• Commenter's avatar
    From it looks like the RSPCA ethanization (kill) count for dogs is 50% of ones adopted out, and in the case of cats they "manage" to adopt out 3 times as many as they kill. Whoop-de-doo!
    Page 19 - consolidated financials - makes interesting reading too. And they spend nearly as much on prosecutions as they do on Animal Centers!
    The amount for "Inspectorate" is horrifying - $31 MILLION.
  • Commenter's avatar
    The RSPCA are becoming increasingly fanatical. They seem to relish pursuing well meaning people who have fallen short in some (often trivial) way. Going after animal sanctuaries like this seems to be more about wiping out competition than animal welfare. I used to donate but never again.
  • Commenter's avatar
    A friend is a veterinary nurse whose practice now tries to have as few dealings as possible with the RSPCA as they're utterly unhelpful.
    One starts to wonder what the RSPCA is useful for, as it seems more interested in making life hell for people than in helping animals. I now refuse to give them a penny and would much sooner support sanctuaries run by people who genuinely care for animals.
  • Commenter's avatar
    26 minutes ago
    I can only echo your comments. My wife is involved with animal rescue - she shares your disdain for the RSPCA. Bureaucratic and unhelpful at best, obstructive at worst.
  • Commenter's avatar
    52 minutes ago
    When you say " All the animals had to be re-homed", no doubt you mean, re-homed by the RSPCA in the cold, cold ground!
  • Commenter's avatar
    RSPCA, RSPB-too much say , too much power, too much eye on membership income. Hypocrites all.
  • Commenter's avatar
    The RSPCA should lose its charitable status and also its quasi legal status and be replaced by an arm of the police and the governments vets. officers. They are quite right to draw attention to the shambles of many so called sanctuaries-those who claim to love animals are often the least suited to to look after them correctly. But the RSPCA has failed to address the real problem and that is unfettered pet ownership. They and animal rights organisations have consistently targeted cages and penning in farming yet have failed to call for a ban on keeping caged rabbits, birds and reptiles or for a dog licence with compulsory tagging and insurance, or for a licence to keep a horse with proof of suitable accommodation. Farm animals have birth to slaughter paperwork, horses now have paperwork incase they enter the food chain,but any fool can buy one and keep it on dog biscuits in a back garden.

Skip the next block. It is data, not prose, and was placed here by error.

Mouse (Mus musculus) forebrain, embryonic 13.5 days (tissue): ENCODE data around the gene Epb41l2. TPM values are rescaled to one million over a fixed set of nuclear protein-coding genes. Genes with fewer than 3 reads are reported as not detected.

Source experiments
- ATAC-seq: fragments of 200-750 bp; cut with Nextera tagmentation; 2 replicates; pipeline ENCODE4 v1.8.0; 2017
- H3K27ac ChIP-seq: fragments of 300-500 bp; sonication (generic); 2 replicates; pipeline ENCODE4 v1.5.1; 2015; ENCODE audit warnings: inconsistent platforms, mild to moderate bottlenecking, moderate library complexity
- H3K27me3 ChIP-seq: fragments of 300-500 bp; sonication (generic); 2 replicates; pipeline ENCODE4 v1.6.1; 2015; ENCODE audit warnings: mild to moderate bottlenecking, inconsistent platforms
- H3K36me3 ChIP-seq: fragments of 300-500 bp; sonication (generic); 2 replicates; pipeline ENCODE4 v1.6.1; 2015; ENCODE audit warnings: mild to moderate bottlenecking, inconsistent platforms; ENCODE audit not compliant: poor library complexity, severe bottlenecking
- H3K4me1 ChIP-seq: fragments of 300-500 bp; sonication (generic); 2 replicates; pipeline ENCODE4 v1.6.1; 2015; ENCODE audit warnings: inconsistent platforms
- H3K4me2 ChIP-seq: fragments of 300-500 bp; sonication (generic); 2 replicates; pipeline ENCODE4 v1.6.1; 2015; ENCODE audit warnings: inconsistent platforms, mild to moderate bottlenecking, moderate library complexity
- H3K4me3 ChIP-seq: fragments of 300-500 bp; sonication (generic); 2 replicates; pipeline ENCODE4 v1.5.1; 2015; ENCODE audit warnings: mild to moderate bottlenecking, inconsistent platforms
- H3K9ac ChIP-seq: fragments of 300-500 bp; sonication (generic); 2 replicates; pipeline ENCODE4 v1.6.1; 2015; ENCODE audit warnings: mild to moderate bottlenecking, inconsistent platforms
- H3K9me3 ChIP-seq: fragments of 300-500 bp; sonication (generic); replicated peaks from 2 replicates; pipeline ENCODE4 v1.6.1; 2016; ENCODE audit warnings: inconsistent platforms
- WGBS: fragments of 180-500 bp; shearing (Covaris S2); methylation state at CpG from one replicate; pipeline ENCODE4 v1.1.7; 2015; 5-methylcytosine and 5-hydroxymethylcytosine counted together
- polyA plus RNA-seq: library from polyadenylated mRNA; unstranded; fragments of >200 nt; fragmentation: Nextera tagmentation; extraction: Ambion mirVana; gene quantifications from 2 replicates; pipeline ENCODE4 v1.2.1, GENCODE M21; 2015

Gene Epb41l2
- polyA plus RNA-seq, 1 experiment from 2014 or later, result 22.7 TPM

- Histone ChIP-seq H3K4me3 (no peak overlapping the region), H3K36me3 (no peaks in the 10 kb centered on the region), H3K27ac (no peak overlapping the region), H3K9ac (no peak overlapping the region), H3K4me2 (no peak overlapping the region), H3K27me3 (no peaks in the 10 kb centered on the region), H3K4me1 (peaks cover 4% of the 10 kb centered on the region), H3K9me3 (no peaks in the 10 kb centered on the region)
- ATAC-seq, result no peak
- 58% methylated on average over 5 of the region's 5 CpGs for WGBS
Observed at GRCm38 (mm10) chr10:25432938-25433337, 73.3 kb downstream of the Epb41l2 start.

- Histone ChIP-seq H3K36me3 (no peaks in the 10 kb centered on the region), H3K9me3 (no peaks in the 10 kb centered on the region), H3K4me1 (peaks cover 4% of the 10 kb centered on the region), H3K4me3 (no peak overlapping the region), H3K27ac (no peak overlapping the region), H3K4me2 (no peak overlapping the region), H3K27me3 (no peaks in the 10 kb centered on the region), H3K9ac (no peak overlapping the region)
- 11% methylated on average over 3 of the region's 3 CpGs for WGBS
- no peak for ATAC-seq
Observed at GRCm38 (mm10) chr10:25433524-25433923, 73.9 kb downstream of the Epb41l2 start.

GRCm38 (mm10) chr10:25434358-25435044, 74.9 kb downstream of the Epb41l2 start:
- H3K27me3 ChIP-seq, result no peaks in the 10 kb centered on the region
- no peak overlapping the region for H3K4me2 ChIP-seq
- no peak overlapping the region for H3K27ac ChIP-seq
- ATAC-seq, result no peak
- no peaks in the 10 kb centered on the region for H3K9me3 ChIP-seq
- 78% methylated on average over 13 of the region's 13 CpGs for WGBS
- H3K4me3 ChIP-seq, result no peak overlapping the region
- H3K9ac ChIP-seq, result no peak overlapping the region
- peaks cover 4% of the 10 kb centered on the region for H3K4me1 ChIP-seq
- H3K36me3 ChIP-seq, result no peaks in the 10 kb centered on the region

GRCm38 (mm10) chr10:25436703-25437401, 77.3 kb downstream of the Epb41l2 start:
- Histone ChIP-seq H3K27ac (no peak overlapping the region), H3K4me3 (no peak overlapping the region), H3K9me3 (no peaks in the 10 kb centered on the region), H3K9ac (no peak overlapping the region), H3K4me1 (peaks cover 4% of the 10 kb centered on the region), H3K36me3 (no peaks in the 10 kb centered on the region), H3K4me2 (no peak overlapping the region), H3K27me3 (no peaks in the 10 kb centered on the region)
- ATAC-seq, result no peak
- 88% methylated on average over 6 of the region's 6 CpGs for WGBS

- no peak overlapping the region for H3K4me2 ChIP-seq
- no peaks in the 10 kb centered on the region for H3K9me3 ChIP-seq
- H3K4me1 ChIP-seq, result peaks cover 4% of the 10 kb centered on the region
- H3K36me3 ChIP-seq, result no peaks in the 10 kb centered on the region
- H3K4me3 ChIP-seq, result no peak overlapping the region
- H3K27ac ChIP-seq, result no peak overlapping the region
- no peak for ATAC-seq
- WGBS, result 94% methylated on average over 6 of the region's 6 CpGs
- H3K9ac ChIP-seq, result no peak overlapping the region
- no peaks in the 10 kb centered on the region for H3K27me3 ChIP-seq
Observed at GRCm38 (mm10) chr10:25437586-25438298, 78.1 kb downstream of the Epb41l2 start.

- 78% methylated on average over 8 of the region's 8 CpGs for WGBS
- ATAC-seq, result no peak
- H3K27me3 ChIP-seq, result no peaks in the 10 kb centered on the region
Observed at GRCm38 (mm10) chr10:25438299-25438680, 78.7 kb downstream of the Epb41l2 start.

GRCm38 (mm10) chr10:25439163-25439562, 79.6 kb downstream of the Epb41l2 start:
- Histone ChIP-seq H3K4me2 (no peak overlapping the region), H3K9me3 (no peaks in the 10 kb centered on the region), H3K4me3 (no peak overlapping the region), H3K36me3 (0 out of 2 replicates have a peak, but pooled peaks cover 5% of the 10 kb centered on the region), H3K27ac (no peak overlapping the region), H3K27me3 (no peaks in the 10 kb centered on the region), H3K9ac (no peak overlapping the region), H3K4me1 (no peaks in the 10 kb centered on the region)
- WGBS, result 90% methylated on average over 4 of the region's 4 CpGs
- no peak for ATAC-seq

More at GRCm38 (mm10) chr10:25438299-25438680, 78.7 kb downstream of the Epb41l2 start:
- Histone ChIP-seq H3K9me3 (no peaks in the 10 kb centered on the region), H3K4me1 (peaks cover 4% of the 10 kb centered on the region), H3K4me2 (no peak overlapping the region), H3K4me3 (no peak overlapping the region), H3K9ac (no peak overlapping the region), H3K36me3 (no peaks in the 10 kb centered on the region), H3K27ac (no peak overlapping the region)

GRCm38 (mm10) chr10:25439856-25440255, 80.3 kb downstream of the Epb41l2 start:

I have long doubted the training and expertise of RSPCA inspectors and wondered about the objectivity of directly employed RSPCA vets.
  • Commenter's avatar
    Today 10:33 AM
    Adequate food and veterinary care are mentioned here.This goes without saying, but whether this is really possible, is another thing. Both can be very expensive, particularly the latter.
    Sanctuaries, let alone those who have domestic pets all have to face these continually rising costs. Frankly, I don't know how they continue to do it. As a family we had dogs and cats as family pets in the past and even then Vets bills could be high - but not as high as now - and then there were more affordable insurance plans. Now, we would really think very carefully about taking on such a commitment again. It's a pity, we would love to take on another pet but it is a long term commitment - very long, in some cases.
  • Commenter's avatar
    The RSPCA shelter on the Wirral was begging for money or it had to close down yet they have millions in the bank to fight small sancturies.I have given up giving to the stasi RSPCA.
    They are too fond of the money and getting people to court yet happily put down thousands of animals every year.
    It is all about money now.
  • Commenter's avatar
    Today 10:39 AM
    I've just noticed your comment, some friends of ours were going to leave some money to the same organization but have now decided not to, for similar reasons as your own.